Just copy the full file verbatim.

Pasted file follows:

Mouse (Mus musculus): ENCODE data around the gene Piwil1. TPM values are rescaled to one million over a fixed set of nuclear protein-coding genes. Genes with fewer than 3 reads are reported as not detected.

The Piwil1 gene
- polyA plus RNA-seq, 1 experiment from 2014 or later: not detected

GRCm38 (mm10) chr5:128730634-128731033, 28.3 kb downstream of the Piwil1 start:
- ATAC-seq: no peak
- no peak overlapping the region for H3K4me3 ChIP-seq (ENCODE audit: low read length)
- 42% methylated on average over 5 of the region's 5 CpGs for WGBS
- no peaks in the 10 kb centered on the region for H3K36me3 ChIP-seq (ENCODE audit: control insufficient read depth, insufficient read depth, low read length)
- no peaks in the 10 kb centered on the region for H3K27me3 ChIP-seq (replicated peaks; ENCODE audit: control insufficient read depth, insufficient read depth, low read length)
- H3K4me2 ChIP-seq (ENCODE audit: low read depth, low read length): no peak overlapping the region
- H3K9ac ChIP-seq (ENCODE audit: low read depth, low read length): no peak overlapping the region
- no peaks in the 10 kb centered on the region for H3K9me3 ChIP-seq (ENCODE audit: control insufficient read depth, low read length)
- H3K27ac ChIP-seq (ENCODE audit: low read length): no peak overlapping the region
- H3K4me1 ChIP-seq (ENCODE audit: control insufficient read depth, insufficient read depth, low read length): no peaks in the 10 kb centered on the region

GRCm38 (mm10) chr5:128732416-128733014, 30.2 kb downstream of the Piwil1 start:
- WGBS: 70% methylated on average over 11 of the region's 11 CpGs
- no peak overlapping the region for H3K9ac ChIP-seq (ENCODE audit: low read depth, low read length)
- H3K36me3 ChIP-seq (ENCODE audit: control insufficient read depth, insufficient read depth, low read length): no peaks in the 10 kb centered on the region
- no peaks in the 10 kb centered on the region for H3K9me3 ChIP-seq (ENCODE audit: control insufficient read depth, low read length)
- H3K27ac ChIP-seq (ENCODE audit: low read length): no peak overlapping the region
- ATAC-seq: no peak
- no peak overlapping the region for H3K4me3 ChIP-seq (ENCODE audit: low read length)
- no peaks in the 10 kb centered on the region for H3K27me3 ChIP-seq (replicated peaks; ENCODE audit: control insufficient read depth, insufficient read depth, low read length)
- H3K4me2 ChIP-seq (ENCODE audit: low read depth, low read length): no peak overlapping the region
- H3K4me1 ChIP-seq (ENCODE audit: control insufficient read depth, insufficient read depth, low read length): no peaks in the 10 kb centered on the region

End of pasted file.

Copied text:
Mouse (Mus musculus): ENCODE data around the gene Piwil1. TPM values are rescaled to one million over a fixed set of nuclear protein-coding genes. Genes with fewer than 3 reads are reported as not detected.

The Piwil1 gene
- polyA plus RNA-seq, 1 experiment from 2014 or later: not detected

GRCm38 (mm10) chr5:128730634-128731033, 28.3 kb downstream of the Piwil1 start:
- ATAC-seq: no peak
- no peak overlapping the region for H3K4me3 ChIP-seq (ENCODE audit: low read length)
- 42% methylated on average over 5 of the region's 5 CpGs for WGBS
- no peaks in the 10 kb centered on the region for H3K36me3 ChIP-seq (ENCODE audit: control insufficient read depth, insufficient read depth, low read length)
- no peaks in the 10 kb centered on the region for H3K27me3 ChIP-seq (replicated peaks; ENCODE audit: control insufficient read depth, insufficient read depth, low read length)
- H3K4me2 ChIP-seq (ENCODE audit: low read depth, low read length): no peak overlapping the region
- H3K9ac ChIP-seq (ENCODE audit: low read depth, low read length): no peak overlapping the region
- no peaks in the 10 kb centered on the region for H3K9me3 ChIP-seq (ENCODE audit: control insufficient read depth, low read length)
- H3K27ac ChIP-seq (ENCODE audit: low read length): no peak overlapping the region
- H3K4me1 ChIP-seq (ENCODE audit: control insufficient read depth, insufficient read depth, low read length): no peaks in the 10 kb centered on the region

GRCm38 (mm10) chr5:128732416-128733014, 30.2 kb downstream of the Piwil1 start:
- WGBS: 70% methylated on average over 11 of the region's 11 CpGs
- no peak overlapping the region for H3K9ac ChIP-seq (ENCODE audit: low read depth, low read length)
- H3K36me3 ChIP-seq (ENCODE audit: control insufficient read depth, insufficient read depth, low read length): no peaks in the 10 kb centered on the region
- no peaks in the 10 kb centered on the region for H3K9me3 ChIP-seq (ENCODE audit: control insufficient read depth, low read length)
- H3K27ac ChIP-seq (ENCODE audit: low read length): no peak overlapping the region
- ATAC-seq: no peak
- no peak overlapping the region for H3K4me3 ChIP-seq (ENCODE audit: low read length)
- no peaks in the 10 kb centered on the region for H3K27me3 ChIP-seq (replicated peaks; ENCODE audit: control insufficient read depth, insufficient read depth, low read length)
- H3K4me2 ChIP-seq (ENCODE audit: low read depth, low read length): no peak overlapping the region
- H3K4me1 ChIP-seq (ENCODE audit: control insufficient read depth, insufficient read depth, low read length): no peaks in the 10 kb centered on the region